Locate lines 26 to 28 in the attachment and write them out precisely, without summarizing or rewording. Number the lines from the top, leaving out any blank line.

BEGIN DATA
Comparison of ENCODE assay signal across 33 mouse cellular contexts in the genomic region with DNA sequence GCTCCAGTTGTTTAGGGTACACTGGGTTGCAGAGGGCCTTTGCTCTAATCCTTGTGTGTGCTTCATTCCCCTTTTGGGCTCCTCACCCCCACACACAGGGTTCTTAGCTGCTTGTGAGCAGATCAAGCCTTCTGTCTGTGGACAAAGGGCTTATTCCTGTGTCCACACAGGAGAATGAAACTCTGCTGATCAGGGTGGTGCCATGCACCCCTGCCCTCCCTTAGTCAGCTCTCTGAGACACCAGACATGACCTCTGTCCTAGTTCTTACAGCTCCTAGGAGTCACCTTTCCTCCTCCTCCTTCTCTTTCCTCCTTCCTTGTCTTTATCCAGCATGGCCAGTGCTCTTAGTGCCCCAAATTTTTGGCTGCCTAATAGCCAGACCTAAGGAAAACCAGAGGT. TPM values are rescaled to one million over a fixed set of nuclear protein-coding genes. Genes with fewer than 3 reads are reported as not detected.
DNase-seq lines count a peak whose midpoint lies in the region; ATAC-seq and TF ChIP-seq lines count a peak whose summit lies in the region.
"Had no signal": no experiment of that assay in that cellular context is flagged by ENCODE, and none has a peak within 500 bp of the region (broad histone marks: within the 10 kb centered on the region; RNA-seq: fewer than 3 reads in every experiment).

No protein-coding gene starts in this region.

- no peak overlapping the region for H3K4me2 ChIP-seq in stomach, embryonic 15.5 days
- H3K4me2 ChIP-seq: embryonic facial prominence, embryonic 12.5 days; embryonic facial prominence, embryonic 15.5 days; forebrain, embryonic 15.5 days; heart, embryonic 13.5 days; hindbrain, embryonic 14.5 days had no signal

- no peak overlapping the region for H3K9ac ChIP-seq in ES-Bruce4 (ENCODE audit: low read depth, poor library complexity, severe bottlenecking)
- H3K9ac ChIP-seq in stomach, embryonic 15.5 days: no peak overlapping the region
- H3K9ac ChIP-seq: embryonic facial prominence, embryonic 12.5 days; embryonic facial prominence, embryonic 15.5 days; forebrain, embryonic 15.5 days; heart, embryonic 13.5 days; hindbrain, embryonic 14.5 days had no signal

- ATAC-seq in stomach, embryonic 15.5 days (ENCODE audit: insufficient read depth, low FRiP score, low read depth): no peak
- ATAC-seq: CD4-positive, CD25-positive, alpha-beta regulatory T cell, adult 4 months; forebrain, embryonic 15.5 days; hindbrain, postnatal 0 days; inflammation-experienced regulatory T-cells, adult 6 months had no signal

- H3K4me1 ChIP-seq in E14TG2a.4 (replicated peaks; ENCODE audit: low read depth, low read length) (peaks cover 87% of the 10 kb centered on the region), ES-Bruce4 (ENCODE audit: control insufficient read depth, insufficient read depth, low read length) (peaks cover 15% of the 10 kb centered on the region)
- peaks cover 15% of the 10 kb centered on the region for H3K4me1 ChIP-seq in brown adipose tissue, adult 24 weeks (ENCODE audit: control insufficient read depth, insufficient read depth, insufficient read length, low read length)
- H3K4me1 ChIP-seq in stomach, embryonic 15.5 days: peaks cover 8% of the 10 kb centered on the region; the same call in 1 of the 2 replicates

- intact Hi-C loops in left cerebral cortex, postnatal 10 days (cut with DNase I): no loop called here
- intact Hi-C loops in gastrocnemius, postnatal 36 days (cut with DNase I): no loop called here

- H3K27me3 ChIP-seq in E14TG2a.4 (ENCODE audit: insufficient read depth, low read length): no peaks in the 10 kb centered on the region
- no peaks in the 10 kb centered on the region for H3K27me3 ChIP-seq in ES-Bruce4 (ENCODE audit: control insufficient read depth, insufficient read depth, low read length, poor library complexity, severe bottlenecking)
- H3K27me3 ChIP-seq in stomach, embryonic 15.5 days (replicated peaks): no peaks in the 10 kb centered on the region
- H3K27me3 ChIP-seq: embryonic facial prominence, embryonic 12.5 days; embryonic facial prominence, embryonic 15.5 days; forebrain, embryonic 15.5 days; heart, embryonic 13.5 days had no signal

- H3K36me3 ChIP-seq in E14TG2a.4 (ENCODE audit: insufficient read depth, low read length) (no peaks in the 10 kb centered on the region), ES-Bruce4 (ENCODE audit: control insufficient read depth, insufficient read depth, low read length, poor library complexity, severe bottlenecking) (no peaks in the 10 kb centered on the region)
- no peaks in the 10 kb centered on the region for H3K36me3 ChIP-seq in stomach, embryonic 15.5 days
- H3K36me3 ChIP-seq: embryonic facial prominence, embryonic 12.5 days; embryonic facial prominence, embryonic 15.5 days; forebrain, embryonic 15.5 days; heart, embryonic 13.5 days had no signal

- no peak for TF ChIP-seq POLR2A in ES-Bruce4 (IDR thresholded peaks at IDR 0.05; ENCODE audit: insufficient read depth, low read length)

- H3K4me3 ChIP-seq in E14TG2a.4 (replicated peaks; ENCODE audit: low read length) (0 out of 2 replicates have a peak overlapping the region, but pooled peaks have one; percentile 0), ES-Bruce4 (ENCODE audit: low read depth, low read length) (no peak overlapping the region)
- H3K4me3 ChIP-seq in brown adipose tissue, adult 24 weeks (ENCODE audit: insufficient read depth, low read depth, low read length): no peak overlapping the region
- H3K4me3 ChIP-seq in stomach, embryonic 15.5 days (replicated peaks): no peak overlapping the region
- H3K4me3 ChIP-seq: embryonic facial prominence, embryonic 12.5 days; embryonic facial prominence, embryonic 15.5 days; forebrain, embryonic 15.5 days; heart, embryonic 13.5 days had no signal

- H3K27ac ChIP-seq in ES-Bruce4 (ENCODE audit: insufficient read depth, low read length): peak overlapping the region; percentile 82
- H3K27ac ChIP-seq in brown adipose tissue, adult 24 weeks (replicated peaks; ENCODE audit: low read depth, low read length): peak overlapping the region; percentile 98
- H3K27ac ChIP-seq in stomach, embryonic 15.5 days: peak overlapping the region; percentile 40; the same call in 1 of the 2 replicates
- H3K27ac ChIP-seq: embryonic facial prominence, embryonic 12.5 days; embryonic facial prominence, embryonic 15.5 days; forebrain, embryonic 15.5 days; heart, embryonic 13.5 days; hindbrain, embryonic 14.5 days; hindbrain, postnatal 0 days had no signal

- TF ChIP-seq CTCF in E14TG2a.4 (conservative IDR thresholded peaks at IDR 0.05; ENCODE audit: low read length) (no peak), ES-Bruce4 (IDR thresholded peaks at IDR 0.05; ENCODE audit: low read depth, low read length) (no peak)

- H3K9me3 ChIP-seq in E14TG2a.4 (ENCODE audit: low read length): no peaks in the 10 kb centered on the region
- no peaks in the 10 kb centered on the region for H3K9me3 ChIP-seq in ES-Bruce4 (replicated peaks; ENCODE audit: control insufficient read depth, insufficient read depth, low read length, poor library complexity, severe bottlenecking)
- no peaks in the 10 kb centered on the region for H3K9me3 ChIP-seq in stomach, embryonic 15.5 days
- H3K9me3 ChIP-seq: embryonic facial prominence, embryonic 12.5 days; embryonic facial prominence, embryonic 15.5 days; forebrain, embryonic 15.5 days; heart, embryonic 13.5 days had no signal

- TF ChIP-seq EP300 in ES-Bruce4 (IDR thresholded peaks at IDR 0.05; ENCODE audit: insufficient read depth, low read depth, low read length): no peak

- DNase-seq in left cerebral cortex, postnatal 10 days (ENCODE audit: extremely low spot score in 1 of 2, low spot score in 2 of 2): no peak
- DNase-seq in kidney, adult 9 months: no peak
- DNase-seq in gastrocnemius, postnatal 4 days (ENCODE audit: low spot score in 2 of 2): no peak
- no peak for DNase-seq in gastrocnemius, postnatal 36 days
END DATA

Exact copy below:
- H3K4me3 ChIP-seq in brown adipose tissue, adult 24 weeks (ENCODE audit: insufficient read depth, low read depth, low read length): no peak overlapping the region
- H3K4me3 ChIP-seq in stomach, embryonic 15.5 days (replicated peaks): no peak overlapping the region
- H3K4me3 ChIP-seq: embryonic facial prominence, embryonic 12.5 days; embryonic facial prominence, embryonic 15.5 days; forebrain, embryonic 15.5 days; heart, embryonic 13.5 days had no signal